House Renews Consideration of Privacy Legislation | Citizens Against Government Waste

House Renews Consideration of Privacy Legislation

The WasteWatcher

After Congress considered but failed to enact a comprehensive nationwide privacy framework during the 117th Congress, the House Energy and Commerce Subcommittee on Innovation, Data and Commerce held its first hearing on privacy for the 118th Congress.  The hearing, “Promoting U.S. Innovation and Individual Liberty through a National Standard for Data Privacy,” was held on March 1, 2023. 

In the 117th Congress, H.R. 8152, the American Data Privacy and Protection Act (ADPPA), was ordered to be reported by the Energy and Commerce Committee by a vote of 53-2 on July 20, 2022, but was not reported to the House until December 30, 2022.  It was not brought to the floor of the House, and the Senate did not have any privacy bill reported out of a committee.  The subcommittee hearing is the beginning of yet another attempt to provide consumers and taxpayers with a single set of rules and guidance for privacy that should be uniform across the entire country and provide certainty about how data will be protected.

The Council for Citizens Against Government Waste (CCAGW) sent a letter to the Energy and Commerce Committee on July 19, 2022, noting that many of the points Citizens Against Government Waste (CAGW) has promoted as part of a comprehensive data privacy regime through comments to the National Telecommunications and Information Administration were included in the legislative package.  CAGW also listed privacy as one of the top issues for Congress to focus on in the recently published Critical Waste Issues for the 118th Congress.  

CCAGW’s letter cited several problems with ADPPA that the 118th Congress should resolve when data privacy legislation is introduced, including exemptions for several existing state laws, private rights of action, and expansion of the Federal Trade Commission’s authority.  The FTC provisions are particularly concerning after the agency abandoned the longstanding consumer welfare standard and abject disregard for the economic impact of its proceedings on privacy, non-disclosure agreements, and merger applications.  Committees that consider privacy legislation should be wary about an agency that is already trying to supersede Congress by developing its own set of privacy rules and regulations that many believe go well beyond its authorized scope of mission and would have major economic impacts across every sector of the economy, raising the major questions issue that were spotlighted in the Supreme Court’s decision in West Virginia v. EPA.  As CCAGW noted in its July 19, 2022, letter, the inclusion of an expansive private right of action authority “will only lead to a more litigious society.”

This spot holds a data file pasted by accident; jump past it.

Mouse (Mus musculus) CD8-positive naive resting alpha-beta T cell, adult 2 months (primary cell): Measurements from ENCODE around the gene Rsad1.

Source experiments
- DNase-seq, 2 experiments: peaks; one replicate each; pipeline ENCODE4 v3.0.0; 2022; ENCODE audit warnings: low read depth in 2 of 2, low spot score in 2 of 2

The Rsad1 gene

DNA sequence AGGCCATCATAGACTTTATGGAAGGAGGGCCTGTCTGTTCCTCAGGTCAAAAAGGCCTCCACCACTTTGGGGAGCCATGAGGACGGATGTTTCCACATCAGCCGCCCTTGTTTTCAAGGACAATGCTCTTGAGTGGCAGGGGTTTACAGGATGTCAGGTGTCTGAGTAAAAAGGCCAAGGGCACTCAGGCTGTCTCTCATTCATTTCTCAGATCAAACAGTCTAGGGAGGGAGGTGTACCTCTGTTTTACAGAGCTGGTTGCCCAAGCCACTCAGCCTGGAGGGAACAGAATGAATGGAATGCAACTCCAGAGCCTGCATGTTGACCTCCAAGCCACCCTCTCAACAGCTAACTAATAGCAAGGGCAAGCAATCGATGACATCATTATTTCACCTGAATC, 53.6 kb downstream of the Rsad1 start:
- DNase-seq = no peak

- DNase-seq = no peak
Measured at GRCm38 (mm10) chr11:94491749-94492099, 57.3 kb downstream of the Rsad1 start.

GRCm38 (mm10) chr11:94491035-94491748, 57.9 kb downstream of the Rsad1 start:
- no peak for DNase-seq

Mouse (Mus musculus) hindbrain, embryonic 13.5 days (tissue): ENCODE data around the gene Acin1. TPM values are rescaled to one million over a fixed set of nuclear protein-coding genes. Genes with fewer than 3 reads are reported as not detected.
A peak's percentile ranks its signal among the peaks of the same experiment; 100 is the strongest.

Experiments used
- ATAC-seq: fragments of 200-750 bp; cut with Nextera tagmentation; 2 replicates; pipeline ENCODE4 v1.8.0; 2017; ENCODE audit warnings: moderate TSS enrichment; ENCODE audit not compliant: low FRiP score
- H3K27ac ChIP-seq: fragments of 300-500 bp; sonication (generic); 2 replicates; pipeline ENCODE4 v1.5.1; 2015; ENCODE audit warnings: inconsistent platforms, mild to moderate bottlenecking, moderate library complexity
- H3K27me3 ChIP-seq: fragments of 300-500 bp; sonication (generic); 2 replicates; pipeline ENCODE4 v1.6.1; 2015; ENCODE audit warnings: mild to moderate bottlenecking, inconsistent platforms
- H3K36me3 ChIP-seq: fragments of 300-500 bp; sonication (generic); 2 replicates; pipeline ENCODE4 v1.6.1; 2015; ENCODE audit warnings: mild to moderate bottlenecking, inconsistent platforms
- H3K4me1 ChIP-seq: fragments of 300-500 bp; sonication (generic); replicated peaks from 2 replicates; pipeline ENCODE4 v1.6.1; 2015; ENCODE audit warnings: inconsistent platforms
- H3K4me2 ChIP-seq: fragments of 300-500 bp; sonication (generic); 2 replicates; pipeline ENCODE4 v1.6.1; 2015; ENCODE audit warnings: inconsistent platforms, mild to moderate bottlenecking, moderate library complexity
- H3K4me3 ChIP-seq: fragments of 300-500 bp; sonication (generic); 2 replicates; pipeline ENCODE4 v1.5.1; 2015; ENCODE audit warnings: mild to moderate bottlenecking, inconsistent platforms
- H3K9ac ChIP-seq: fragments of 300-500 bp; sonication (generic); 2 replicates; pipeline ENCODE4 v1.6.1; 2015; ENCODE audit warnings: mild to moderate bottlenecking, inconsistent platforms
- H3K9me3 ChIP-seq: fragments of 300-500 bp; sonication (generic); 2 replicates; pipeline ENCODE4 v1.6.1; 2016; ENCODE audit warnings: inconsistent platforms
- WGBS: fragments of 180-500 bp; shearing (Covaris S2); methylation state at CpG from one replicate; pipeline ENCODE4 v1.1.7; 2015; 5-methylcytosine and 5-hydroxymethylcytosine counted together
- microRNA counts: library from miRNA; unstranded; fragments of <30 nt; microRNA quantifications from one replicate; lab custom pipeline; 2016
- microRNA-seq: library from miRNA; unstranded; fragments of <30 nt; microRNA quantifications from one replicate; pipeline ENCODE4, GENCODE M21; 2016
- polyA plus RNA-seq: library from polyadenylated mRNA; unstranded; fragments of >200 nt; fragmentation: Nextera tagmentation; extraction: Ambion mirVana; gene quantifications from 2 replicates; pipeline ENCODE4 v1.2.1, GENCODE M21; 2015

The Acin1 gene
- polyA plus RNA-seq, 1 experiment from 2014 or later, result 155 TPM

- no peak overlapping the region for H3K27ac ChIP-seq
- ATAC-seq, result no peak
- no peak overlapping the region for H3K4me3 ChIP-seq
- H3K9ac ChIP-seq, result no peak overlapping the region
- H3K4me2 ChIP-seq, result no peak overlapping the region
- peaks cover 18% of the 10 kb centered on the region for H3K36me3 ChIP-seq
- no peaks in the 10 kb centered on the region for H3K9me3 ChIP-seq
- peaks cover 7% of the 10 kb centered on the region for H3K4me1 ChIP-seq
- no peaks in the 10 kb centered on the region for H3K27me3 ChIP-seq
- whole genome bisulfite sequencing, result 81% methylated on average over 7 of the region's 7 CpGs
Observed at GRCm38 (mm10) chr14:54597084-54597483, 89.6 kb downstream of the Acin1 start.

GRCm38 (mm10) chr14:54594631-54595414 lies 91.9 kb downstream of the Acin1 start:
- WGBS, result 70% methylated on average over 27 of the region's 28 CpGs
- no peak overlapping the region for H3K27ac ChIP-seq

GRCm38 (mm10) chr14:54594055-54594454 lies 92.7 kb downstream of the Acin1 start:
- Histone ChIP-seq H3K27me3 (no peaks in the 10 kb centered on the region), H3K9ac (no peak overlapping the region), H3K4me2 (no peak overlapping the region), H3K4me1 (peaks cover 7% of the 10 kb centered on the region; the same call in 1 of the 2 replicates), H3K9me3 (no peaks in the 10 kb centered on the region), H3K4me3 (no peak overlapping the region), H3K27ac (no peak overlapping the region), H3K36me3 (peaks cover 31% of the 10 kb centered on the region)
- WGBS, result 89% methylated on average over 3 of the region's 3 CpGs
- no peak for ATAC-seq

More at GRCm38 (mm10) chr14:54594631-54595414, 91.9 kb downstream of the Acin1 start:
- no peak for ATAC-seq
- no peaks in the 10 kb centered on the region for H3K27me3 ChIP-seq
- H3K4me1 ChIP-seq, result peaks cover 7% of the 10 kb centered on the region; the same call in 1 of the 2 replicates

While members of Congress seem intent on regulating large technology companies, data privacy impacts every business, from large hospitals, insurance companies, social media companies, and online search platform providers, to local barbershops, clothing boutiques, farm supply stores, and corner grocery stores.

States across the country have either enacted or are considering enacting their own separate comprehensive data privacy laws, creating uncertainty for taxpayers as to which state’s laws should apply to their information, and businesses as to which laws they need to obey to avoid potential violations.  The March 1, 2023, subcommittee hearing provided a starting point to move forward to the certainty that a national legislative solution will provide.  The legislation must be as uniform as possible, meaning the committee should reconsider providing exceptions to existing state laws, removing the private right of action, and restricting the Federal Trade Commission from moving forward on its Advanced Notice of Proposed Rulemaking to create its own national privacy framework outside of its statutory authority.

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